Ive developed some stiffness in my right hand. I’m not sure if it’s from weaving or just work and life in general. I don’t really feel it unless I go to make a fist, stretch my fingers out or scratch!. It hasn’t stopped me weaving. But what has is a recurring problem with the area beneath my thumb. I developed something like carpal tunnel syndrome shortly after the birth of my first child. I have since had it on and off. However, I noticed earlier this year that if I weave too much or for long periods at a time, I get pain in my thumb which travels downwards. No twinges or discomfort in the wrist, it’s all in the thumb and the surrounding area. If I ignore it, it does become a nuisance so I have learnt to stop pretty much as soon as I feel any twinges. I bought this thumb splint which helps. But it’s hard to wear it and weave – particularly if the metal is still in there. It’s hard to get my hand behind the warps without slowly slotting it in – that just ruins my rhythm and becomes cumbersome! So I’ll have to wait a day or two before I can do any more.

Anyway, having waffled on about why I can’t weave, here is my progress so far. Not much has been done on the bracelet on the right. With the blues bracelet, I decided it would be easier to weave the pearls into the design once the sides are done. So now it’s moving quicker and should hopefully be done soon, fingers crossed.

I’ve also made progress on the strip for the side of the violin. It’s looking very pretty if I say so. I think I may also make some curtain ties using some of the designs but in different colours to suit the decor of the sitting room. I wanted to try advancing warps but it won’t work because I started weaving at the top rather than the bottom. So that will be left for another time.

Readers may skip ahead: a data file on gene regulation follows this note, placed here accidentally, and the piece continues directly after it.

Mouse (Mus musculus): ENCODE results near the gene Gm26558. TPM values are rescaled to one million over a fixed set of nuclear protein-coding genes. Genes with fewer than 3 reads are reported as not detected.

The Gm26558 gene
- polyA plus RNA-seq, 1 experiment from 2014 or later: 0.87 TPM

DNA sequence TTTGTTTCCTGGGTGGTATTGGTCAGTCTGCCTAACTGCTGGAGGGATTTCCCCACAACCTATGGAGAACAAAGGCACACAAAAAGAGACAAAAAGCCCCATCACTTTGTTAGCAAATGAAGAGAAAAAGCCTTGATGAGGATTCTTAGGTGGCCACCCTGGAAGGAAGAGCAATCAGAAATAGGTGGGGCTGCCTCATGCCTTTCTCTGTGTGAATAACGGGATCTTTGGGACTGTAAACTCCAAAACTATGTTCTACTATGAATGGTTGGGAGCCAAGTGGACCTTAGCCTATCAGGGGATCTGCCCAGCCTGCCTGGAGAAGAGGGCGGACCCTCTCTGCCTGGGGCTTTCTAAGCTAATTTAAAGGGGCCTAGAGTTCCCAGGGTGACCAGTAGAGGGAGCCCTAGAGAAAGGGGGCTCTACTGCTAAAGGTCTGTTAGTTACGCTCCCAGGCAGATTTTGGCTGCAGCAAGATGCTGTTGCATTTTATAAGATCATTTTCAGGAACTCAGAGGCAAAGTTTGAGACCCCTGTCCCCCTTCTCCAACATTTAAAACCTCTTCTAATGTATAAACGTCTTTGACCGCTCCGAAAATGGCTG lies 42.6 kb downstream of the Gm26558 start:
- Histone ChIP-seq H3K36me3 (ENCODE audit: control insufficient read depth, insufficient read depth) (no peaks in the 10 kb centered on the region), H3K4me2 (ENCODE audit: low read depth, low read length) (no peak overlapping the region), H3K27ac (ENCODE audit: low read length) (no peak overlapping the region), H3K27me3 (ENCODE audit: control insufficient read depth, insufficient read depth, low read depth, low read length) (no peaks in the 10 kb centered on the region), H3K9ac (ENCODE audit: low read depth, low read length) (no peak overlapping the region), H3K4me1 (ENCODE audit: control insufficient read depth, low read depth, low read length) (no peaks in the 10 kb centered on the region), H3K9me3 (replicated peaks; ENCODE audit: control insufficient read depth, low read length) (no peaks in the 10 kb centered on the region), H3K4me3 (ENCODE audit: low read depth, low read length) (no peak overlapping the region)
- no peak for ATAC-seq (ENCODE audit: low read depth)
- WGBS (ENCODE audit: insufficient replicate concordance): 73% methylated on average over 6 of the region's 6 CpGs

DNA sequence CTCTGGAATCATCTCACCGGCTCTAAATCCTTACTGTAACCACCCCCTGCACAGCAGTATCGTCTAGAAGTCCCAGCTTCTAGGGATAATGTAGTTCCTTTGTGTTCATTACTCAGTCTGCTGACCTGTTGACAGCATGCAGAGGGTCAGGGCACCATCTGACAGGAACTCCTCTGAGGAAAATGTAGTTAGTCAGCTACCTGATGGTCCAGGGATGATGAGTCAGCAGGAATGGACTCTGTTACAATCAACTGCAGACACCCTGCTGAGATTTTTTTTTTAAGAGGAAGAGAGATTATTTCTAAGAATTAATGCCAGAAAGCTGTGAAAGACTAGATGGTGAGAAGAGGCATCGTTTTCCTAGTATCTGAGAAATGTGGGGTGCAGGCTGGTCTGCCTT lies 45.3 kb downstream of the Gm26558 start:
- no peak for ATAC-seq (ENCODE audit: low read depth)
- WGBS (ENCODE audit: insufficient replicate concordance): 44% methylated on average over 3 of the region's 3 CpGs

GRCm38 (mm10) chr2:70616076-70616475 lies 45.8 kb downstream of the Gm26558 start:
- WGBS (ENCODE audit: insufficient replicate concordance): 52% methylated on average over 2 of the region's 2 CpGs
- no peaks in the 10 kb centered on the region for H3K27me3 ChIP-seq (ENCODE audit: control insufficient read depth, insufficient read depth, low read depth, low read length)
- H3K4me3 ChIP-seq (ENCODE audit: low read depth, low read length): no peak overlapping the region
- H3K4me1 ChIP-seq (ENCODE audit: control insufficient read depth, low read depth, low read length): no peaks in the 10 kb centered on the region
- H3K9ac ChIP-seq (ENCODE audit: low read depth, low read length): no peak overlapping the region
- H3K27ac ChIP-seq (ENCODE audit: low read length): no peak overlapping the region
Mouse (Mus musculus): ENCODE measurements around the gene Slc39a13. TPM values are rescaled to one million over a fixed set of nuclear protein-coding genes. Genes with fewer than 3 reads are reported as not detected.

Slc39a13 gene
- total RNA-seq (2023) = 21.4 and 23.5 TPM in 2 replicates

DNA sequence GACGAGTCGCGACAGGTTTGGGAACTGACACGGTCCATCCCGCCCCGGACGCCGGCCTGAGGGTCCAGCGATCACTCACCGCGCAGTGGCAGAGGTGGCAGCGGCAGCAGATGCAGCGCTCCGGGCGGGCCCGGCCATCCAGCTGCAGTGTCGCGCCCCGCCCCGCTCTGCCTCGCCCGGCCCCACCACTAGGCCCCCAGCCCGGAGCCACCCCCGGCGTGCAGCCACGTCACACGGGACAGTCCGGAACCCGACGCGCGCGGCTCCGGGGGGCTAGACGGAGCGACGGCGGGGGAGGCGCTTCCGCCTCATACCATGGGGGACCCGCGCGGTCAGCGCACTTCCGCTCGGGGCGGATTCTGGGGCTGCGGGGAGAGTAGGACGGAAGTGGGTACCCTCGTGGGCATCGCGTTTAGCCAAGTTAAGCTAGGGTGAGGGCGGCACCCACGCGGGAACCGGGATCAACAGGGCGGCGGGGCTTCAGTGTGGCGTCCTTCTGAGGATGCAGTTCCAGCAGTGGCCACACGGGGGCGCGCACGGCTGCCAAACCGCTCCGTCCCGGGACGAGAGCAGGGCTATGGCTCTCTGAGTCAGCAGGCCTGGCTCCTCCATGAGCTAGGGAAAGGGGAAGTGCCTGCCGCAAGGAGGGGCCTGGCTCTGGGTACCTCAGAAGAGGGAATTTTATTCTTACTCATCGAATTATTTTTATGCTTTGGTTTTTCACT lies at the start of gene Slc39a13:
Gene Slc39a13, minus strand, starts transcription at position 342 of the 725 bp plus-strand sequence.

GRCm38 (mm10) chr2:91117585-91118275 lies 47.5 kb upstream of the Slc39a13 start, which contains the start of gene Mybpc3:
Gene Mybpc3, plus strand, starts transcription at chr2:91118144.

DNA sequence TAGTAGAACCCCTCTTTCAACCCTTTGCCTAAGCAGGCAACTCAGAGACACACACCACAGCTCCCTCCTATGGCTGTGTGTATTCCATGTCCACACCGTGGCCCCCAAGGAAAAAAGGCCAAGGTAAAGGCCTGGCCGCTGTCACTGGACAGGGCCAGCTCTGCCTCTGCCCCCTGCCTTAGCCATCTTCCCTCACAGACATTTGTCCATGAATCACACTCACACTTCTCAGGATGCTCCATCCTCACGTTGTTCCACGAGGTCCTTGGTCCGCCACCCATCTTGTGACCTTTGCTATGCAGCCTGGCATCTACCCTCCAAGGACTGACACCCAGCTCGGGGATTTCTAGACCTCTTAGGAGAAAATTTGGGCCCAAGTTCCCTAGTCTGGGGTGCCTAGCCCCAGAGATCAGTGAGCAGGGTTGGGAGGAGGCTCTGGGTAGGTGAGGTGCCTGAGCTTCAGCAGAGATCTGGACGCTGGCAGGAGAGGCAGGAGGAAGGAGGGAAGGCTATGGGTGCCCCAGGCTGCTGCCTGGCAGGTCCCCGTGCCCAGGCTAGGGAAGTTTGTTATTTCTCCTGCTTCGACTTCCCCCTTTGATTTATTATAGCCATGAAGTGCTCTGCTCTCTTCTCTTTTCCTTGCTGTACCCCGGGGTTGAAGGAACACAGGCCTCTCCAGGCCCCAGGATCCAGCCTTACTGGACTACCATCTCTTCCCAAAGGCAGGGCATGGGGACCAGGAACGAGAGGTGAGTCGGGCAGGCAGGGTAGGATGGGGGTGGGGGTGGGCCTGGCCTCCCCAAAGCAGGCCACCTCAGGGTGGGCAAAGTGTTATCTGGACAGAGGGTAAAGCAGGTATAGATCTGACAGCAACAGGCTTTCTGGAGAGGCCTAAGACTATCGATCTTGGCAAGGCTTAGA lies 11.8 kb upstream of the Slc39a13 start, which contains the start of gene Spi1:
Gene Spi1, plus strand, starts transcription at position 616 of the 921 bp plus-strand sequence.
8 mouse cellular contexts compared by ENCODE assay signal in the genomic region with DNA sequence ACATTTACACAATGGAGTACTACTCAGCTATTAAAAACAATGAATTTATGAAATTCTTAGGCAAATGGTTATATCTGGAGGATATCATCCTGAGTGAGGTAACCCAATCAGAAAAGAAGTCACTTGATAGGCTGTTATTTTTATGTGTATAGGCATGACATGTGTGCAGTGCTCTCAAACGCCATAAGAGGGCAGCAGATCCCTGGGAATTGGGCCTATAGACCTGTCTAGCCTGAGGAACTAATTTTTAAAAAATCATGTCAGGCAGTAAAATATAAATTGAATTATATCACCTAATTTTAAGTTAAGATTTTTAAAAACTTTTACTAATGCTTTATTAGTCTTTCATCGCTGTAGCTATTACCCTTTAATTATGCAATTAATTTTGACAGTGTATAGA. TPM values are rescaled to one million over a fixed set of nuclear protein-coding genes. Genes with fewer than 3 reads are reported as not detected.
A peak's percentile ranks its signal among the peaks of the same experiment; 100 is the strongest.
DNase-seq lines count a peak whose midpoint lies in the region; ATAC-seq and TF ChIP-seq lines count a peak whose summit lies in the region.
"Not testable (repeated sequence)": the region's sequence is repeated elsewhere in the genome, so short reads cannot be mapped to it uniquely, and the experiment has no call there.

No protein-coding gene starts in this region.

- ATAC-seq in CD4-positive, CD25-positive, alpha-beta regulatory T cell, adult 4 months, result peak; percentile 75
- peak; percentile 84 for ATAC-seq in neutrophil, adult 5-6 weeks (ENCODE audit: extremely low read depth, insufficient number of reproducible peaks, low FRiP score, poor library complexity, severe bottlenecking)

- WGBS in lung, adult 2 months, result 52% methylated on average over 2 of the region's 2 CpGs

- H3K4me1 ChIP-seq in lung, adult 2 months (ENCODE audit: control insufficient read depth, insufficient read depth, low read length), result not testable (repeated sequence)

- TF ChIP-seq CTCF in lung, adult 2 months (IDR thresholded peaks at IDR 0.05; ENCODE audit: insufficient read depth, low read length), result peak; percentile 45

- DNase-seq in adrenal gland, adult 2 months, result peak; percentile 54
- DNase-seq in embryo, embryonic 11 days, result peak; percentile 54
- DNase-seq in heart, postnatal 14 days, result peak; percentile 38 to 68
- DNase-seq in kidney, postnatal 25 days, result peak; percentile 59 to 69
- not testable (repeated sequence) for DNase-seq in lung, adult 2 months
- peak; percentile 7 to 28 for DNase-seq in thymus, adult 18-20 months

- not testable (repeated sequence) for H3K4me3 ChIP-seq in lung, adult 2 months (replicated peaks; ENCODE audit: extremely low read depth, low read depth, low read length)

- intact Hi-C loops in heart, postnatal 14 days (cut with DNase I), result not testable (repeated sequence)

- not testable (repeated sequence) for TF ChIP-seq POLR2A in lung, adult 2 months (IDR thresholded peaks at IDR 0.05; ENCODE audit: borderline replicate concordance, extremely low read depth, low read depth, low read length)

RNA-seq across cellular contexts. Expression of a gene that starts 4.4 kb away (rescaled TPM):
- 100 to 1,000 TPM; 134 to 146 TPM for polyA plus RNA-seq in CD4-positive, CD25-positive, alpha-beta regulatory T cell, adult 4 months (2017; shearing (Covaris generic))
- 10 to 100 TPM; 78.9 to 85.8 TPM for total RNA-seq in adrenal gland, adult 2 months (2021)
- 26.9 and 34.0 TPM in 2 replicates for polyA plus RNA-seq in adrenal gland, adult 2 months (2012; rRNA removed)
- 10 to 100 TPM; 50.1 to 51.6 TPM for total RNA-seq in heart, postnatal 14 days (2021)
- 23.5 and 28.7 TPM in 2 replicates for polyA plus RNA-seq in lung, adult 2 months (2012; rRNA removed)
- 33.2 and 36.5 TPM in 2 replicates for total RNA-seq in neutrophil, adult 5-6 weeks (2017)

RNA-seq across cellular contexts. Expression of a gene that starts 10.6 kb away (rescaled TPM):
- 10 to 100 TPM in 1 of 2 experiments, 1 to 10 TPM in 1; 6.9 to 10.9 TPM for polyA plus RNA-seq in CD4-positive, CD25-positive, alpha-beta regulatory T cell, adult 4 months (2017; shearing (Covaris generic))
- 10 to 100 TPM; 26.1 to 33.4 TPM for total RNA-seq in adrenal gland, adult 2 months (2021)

I’m thinking they would look nice as a camera strap as well. I think I’ll make one for my brother, a nice surprise :)

Since I can’t weave, I’ll have to try and come up with some more designs! But hopefully I can show some progress by the weekend. Have a great evening!

Chalkboards are low tech dandy design tools

Chalkboards are low tech dandy design tools

Sometimes, I get stuck in the design process.
That’s when I need to give myself nudges that break up the mental and emotional constriction that is keeping me from moving forward in a project.
And, so, I reach for some of my favorite tools that help me to see things differently.
My chalkboards and chalk.

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Eh? as we say in Canada :)
Really!  A chalkboard is a fabulous tool for knocking the design blechs sideways!
I have wondered about why they work so well for me and I think that there are a couple of reasons.
The first is that white chalk on a black surface reverses the way I normally see things when I am drawing.
This is invaluable, because it clears the deck of any pre-conceived notions that I had about sketching.
It’s like working with negatives instead of photographs. You really do see things differently.